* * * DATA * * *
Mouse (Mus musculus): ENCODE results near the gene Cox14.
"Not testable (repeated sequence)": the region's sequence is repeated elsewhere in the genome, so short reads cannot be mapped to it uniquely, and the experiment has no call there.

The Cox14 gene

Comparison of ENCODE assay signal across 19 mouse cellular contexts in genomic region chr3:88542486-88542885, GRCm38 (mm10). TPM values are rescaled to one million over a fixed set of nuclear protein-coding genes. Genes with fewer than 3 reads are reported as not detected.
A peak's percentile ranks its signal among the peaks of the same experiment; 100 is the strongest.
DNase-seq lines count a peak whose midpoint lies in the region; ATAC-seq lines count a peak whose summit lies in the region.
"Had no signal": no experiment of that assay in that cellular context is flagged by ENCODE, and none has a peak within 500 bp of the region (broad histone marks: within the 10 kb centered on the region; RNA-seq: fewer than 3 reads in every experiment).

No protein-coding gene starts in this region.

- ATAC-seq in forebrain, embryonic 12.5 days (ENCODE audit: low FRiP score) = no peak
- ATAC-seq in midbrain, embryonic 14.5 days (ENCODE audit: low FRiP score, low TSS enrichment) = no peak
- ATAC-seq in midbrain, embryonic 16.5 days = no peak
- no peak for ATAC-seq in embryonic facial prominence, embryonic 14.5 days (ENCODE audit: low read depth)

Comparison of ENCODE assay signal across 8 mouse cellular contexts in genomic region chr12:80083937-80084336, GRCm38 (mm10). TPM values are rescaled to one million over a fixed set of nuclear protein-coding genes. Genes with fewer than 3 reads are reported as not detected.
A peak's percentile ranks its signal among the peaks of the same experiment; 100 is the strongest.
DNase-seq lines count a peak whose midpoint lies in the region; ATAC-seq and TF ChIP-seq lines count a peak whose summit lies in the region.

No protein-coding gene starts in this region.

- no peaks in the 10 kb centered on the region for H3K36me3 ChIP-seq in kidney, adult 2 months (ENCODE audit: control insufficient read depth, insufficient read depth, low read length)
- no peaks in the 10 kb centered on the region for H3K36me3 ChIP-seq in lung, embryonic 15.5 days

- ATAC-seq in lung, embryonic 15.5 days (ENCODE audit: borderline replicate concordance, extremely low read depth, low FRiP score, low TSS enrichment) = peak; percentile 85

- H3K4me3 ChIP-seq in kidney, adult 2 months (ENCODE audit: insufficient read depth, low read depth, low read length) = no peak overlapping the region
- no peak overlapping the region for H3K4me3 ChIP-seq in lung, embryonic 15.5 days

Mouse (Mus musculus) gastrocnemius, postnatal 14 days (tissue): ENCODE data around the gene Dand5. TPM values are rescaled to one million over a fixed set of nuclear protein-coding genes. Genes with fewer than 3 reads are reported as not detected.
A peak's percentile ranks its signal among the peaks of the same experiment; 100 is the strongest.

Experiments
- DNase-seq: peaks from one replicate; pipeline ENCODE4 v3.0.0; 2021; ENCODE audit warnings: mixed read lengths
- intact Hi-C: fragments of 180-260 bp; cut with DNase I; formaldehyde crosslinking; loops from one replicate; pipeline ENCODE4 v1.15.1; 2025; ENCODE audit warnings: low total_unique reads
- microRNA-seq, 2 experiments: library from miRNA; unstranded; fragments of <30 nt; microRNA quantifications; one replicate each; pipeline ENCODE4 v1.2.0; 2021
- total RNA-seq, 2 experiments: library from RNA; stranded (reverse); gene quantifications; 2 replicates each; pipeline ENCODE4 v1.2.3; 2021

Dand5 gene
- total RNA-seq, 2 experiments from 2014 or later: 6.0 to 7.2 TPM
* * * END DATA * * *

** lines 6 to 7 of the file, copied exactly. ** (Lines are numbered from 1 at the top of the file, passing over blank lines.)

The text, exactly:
DNase-seq lines count a peak whose midpoint lies in the region; ATAC-seq lines count a peak whose summit lies in the region.
"Had no signal": no experiment of that assay in that cellular context is flagged by ENCODE, and none has a peak within 500 bp of the region (broad histone marks: within the 10 kb centered on the region; RNA-seq: fewer than 3 reads in every experiment).